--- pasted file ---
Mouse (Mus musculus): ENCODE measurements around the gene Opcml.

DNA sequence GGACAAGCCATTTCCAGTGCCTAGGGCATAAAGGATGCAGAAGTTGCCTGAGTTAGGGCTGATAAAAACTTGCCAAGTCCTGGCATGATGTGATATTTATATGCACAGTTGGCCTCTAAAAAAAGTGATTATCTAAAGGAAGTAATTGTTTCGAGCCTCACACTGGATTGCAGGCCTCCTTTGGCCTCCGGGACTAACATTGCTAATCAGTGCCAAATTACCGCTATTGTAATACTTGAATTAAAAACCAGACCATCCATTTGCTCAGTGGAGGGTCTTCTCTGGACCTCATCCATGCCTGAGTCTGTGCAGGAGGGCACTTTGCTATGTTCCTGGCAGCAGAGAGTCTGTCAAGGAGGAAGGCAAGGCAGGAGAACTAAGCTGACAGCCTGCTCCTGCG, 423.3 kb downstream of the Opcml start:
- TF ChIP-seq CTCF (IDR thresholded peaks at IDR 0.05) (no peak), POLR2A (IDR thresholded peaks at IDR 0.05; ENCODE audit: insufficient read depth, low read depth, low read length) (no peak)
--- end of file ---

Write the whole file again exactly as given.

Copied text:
Mouse (Mus musculus): ENCODE measurements around the gene Opcml.

DNA sequence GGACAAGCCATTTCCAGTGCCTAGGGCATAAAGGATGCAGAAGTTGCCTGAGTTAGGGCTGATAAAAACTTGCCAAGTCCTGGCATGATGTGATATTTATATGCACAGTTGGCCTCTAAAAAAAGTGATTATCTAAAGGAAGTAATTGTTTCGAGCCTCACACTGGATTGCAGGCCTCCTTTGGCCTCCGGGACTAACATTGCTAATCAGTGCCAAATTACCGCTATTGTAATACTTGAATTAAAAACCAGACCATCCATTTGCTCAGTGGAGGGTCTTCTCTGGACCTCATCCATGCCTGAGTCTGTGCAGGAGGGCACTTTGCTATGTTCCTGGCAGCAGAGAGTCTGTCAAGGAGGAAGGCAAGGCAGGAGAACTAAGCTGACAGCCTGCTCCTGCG, 423.3 kb downstream of the Opcml start:
- TF ChIP-seq CTCF (IDR thresholded peaks at IDR 0.05) (no peak), POLR2A (IDR thresholded peaks at IDR 0.05; ENCODE audit: insufficient read depth, low read depth, low read length) (no peak)